Smithsonian Doesn’t Know Which Art Galleries Will Close Due to Sequestration
Ask spokespeople at any Smithsonian art museum whether they're planning to temporarily close galleries due to sequestration, and chances are, they'll say the same thing: "We don't know."
That's all I heard when I called every press representative at every Smithsonian art museum in D.C. this afternoon. No one knows specifics yet—but they're preparing for looming cuts. At a congressional hearing Tuesday, Smithsonian Secretary G. Wayne Clough testified that beginning May 1, sequestration will force the institution to cut back on security in museums, which will cause some exhibits to temporarily close through the end of September. "We cannot keep every gallery or exhibition in every museum open daily without sufficient security," Clough said. "Therefore, when visitors come to an art museum, they may find a sign saying that the third floor galleries are closed to the public that day, for example." He said the Smithsonian also expects to postpone or cancel future exhibitions, including, potentially, "an initiative exploring the origins of democracy at the National Museum of American History."
More specifics are hard to come by. In an email, Smithsonian Spokesperson Linda St. Thomas writes, "We do not know specifically which exhibition in an art museum will close on a given day. It will be temporary and day to day."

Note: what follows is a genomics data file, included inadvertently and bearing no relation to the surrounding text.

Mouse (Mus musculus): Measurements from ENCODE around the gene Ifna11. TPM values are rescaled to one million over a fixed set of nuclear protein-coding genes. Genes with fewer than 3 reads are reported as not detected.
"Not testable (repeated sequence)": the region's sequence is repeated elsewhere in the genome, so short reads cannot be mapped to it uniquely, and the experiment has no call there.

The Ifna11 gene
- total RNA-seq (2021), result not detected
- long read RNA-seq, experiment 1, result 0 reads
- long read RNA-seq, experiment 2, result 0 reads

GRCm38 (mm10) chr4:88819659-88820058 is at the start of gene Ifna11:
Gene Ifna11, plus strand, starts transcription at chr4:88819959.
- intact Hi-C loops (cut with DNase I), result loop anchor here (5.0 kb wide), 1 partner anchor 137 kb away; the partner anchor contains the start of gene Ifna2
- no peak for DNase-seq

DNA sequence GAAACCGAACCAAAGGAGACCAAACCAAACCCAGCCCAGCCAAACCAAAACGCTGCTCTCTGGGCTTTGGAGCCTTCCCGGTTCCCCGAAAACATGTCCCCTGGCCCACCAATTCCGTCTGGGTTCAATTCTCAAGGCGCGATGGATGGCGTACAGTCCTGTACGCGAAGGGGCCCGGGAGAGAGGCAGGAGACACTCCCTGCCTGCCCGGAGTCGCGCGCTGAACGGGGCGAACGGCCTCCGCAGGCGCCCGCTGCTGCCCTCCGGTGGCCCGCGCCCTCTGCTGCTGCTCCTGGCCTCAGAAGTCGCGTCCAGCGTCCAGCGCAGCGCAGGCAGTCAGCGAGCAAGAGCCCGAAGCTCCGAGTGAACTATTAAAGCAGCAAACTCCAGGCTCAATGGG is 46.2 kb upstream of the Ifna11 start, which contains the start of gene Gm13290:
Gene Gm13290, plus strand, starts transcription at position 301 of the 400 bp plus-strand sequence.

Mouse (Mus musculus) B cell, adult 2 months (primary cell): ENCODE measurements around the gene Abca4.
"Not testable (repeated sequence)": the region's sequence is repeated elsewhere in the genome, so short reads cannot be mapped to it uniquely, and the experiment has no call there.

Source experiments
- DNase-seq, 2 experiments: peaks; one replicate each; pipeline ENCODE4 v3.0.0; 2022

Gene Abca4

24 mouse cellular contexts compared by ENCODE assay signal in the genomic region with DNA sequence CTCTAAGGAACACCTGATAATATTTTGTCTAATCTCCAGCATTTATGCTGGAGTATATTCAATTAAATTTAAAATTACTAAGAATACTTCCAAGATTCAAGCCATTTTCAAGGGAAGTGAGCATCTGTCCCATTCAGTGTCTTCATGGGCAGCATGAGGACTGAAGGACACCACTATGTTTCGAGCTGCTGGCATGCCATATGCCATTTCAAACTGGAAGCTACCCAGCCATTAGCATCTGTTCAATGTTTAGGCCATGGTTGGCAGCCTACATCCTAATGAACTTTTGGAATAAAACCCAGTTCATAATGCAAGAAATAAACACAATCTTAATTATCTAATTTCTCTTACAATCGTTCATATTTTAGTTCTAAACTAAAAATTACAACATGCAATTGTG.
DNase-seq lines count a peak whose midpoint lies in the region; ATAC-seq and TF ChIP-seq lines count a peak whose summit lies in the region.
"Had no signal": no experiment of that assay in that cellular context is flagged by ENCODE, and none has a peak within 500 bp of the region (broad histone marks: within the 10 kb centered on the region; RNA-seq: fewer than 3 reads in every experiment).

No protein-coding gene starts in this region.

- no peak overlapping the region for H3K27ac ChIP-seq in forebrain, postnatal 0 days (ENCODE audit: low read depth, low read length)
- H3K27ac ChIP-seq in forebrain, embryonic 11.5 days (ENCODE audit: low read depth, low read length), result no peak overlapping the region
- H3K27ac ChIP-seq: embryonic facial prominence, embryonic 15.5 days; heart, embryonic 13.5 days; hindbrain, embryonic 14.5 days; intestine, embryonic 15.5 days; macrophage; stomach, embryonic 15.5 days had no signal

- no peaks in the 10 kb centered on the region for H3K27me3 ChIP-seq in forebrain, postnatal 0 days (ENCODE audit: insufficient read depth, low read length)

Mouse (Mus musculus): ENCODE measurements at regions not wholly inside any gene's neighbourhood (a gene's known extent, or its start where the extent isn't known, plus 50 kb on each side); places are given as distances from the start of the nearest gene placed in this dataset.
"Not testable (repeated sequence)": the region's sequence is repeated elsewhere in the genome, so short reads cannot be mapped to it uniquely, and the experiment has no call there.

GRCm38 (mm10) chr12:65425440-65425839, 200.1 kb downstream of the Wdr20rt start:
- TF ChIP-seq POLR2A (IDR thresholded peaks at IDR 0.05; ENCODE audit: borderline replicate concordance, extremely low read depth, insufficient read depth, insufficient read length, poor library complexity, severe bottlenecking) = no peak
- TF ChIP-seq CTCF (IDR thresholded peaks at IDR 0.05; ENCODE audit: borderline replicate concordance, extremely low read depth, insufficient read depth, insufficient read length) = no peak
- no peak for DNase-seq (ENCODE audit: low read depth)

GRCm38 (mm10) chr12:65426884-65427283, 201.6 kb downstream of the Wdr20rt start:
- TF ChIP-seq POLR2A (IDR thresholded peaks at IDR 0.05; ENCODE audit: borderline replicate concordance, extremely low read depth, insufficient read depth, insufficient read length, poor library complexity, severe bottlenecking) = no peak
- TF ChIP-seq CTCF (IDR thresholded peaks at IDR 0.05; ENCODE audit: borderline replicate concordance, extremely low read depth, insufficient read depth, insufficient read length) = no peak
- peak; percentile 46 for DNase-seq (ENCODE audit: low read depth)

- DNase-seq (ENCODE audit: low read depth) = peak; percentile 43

Marcia Baird Burris at the Anacostia Community Museum says she hopes the building isn't forced to close anything—because shuttering one part of the small museum effectively shuts down the whole operation. National Museum of the American Indian Director Kevin Gover is meeting with the Smithsonian's Office of Facilities Engineering and Operations tomorrow to see if it can somehow avoid closing exhibitions. For the most part, visitors to the National Mall don't have to worry: Hours at big tourist museums like the National Air and Space Museum and the National Museum of Natural History aren't on the chopping block—yet.
"Day-to-day operations at the Smithsonian have not changed dramatically yet," Clough continued in his testimony. "And it is my hope that our spring visitors will not notice the impact of the sequestration. But when we implement rolling museum gallery closures, the visiting public will be increasingly affected over time."
Correction: The original headline on this post inaccurately said that Smithsonian museums may be forced to close due to sequestration. Galleries within museums—not entire museums—are expected to close.
Photo by Darrow Montgomery